“While controlling only one chamber of one branch, we’ve successfully cut spending and passed bills to encourage economic growth,” Cantor said. “It is clear that President Obama and congressional Democrats prefer to spend more, incur more debt and embrace a new normal of slow economic growth and joblessness, and that is unacceptable. House Republicans need more responsible and willing partners in Washington so we can finally and boldly address our long term debt crisis.”
Boehner resorted to a clean debt limit bill after he proved unable to convince a majority of his caucus on Monday evening to support a debt limit plan that included a GOP initiative to restore military pensions that were cut as a result of the Ryan-Murray budget agreement.
House GOP leaders have been hunting for a majority in the Republican caucus to support a debt limit bill for weeks, proposing earlier that provisions be inserted to build the Keystone XL pipeline to transport oil sands to the Gulf Coast from Canada and repeal portions of the Affordable Care Act, better known as Obamacare.
But all those efforts, including the military pension proposal, failed to garner the needed votes, with many GOP lawmakers voicing opposition to a debt ceiling increase under any circumstances. Unable to sway his caucus, Boehner bowed to minority Democrats, who insisted on a clean bill to win their support.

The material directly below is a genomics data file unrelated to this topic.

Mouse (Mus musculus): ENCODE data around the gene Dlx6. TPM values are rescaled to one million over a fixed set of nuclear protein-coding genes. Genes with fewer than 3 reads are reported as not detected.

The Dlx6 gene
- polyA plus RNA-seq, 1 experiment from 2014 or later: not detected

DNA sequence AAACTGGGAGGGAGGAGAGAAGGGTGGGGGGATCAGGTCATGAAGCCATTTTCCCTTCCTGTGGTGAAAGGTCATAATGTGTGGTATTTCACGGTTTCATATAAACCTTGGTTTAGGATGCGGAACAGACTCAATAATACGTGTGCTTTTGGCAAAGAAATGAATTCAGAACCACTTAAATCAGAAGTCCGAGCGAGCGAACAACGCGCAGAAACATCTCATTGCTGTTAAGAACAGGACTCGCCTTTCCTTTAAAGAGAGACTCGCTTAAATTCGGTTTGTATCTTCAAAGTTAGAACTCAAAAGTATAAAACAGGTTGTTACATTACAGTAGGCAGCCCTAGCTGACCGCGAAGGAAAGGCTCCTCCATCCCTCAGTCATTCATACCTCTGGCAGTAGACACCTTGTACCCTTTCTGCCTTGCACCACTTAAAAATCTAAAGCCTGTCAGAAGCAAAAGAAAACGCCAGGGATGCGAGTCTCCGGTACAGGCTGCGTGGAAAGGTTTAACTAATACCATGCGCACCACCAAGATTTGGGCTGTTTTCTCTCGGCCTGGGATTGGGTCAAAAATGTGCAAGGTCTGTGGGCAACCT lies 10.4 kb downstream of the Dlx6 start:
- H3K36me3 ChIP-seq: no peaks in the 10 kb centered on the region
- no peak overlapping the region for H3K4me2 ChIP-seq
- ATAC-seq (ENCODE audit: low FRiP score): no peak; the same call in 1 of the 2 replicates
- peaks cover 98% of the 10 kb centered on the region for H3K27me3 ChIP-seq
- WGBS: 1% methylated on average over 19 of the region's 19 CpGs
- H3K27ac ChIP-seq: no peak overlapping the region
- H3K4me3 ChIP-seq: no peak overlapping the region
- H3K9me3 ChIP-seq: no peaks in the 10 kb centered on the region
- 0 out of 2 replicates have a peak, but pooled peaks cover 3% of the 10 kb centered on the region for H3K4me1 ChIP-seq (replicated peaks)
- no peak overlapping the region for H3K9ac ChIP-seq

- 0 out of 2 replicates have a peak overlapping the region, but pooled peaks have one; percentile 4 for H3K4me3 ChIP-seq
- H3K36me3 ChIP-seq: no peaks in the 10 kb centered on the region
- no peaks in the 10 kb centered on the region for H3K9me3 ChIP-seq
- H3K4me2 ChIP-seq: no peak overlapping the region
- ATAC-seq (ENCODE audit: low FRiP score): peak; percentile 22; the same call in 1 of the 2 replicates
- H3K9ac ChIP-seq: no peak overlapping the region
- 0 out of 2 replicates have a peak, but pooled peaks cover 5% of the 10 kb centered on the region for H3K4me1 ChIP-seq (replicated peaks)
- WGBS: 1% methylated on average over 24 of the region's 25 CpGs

“We don’t have 218 votes,” the number needed to pass legislation in the 435-member House, Boehner told reporters. “When you don’t have 218 votes, you have nothing.”
Even then, Boehner had to call on some Republican members to get the bill over the top. Many of the GOP lawmakers who voted for the legislation were committee chairmen who may have been concerned about placing their posts in jeopardy if they failed to support leadership on the vote.
Boehner felt compelled to act on the debt limit, currently set at $17.2 trillion, after receiving a letter from Treasury Secretary Jacob Lew informing him that the ceiling would be reached on Feb. 27 unless Congress acted.
The Treasury throughout its history has never reached the point of having insufficient funds to pay the nation’s debts, which would result in default. Congress has on occasion taken the situation to the brink – including late in 2013 – but has always pulled back to avoid the consequences.
If Congress fails to increase the debt ceiling it remains unclear whether the Treasury would be able to prioritize payments – sending available funds to cover the most important IOUs. Regardless, some obligations would go into default, triggering, according to economists, a financial crisis, a decline in the nation’s output and likely an immediate and deep recession.
Faced with a looming snowstorm and a scheduled two-week recess, Boehner decided to hold the vote Tuesday, with unlikely support coming from House Democratic Leader Nancy Pelosi, of California.
“The Fourteenth Amendment to our Constitution declares that ‘the validity of the public debt of the United States, authorized by law…shall not be questioned,’” Pelosi said. “That has always been the standard upheld and advocated by House Democrats. In each of my conversations with Speaker Boehner, I conveyed the support of the Democratic caucus for a clean bill to lift the debt ceiling.’’
Passage, Pelosi said, establishes “unequivocally that the full faith and credit of the United States is not in doubt. I thank my Democratic colleagues for never wavering from this position and for standing firm on behalf of all Americans.”